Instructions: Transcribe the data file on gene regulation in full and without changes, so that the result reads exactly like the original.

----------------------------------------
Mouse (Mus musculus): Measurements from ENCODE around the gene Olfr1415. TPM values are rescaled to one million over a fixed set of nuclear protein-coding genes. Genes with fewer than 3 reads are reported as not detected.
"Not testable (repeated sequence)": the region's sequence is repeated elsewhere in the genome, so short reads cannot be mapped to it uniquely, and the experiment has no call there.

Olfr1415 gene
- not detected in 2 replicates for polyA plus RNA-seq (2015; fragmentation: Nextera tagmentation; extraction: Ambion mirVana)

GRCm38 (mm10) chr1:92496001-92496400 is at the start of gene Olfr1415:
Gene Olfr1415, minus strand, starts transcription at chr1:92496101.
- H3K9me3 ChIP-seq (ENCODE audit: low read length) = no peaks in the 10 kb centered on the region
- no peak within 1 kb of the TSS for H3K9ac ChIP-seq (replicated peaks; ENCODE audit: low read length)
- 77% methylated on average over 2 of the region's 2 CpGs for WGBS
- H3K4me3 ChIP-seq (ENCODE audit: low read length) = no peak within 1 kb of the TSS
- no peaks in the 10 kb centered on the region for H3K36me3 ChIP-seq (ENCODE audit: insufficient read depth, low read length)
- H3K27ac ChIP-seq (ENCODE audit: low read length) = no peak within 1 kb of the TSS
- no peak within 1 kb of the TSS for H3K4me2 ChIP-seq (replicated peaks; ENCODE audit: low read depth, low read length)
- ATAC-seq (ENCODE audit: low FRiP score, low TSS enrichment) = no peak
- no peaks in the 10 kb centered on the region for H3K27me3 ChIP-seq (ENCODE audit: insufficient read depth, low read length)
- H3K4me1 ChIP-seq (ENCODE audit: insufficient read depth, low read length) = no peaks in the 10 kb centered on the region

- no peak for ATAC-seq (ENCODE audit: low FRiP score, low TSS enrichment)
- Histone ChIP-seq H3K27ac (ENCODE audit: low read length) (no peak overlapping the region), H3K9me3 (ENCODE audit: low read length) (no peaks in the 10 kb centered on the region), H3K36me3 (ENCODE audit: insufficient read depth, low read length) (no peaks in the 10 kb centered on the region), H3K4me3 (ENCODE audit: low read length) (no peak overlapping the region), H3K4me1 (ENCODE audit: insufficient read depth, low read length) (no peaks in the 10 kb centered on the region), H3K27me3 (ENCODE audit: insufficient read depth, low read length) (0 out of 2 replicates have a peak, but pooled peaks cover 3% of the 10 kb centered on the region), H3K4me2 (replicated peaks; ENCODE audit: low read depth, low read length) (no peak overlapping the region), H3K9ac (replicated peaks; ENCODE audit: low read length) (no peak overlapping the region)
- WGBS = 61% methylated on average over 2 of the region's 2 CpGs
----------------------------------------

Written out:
Mouse (Mus musculus): Measurements from ENCODE around the gene Olfr1415. TPM values are rescaled to one million over a fixed set of nuclear protein-coding genes. Genes with fewer than 3 reads are reported as not detected.
"Not testable (repeated sequence)": the region's sequence is repeated elsewhere in the genome, so short reads cannot be mapped to it uniquely, and the experiment has no call there.

Olfr1415 gene
- not detected in 2 replicates for polyA plus RNA-seq (2015; fragmentation: Nextera tagmentation; extraction: Ambion mirVana)

GRCm38 (mm10) chr1:92496001-92496400 is at the start of gene Olfr1415:
Gene Olfr1415, minus strand, starts transcription at chr1:92496101.
- H3K9me3 ChIP-seq (ENCODE audit: low read length) = no peaks in the 10 kb centered on the region
- no peak within 1 kb of the TSS for H3K9ac ChIP-seq (replicated peaks; ENCODE audit: low read length)
- 77% methylated on average over 2 of the region's 2 CpGs for WGBS
- H3K4me3 ChIP-seq (ENCODE audit: low read length) = no peak within 1 kb of the TSS
- no peaks in the 10 kb centered on the region for H3K36me3 ChIP-seq (ENCODE audit: insufficient read depth, low read length)
- H3K27ac ChIP-seq (ENCODE audit: low read length) = no peak within 1 kb of the TSS
- no peak within 1 kb of the TSS for H3K4me2 ChIP-seq (replicated peaks; ENCODE audit: low read depth, low read length)
- ATAC-seq (ENCODE audit: low FRiP score, low TSS enrichment) = no peak
- no peaks in the 10 kb centered on the region for H3K27me3 ChIP-seq (ENCODE audit: insufficient read depth, low read length)
- H3K4me1 ChIP-seq (ENCODE audit: insufficient read depth, low read length) = no peaks in the 10 kb centered on the region

- no peak for ATAC-seq (ENCODE audit: low FRiP score, low TSS enrichment)
- Histone ChIP-seq H3K27ac (ENCODE audit: low read length) (no peak overlapping the region), H3K9me3 (ENCODE audit: low read length) (no peaks in the 10 kb centered on the region), H3K36me3 (ENCODE audit: insufficient read depth, low read length) (no peaks in the 10 kb centered on the region), H3K4me3 (ENCODE audit: low read length) (no peak overlapping the region), H3K4me1 (ENCODE audit: insufficient read depth, low read length) (no peaks in the 10 kb centered on the region), H3K27me3 (ENCODE audit: insufficient read depth, low read length) (0 out of 2 replicates have a peak, but pooled peaks cover 3% of the 10 kb centered on the region), H3K4me2 (replicated peaks; ENCODE audit: low read depth, low read length) (no peak overlapping the region), H3K9ac (replicated peaks; ENCODE audit: low read length) (no peak overlapping the region)
- WGBS = 61% methylated on average over 2 of the region's 2 CpGs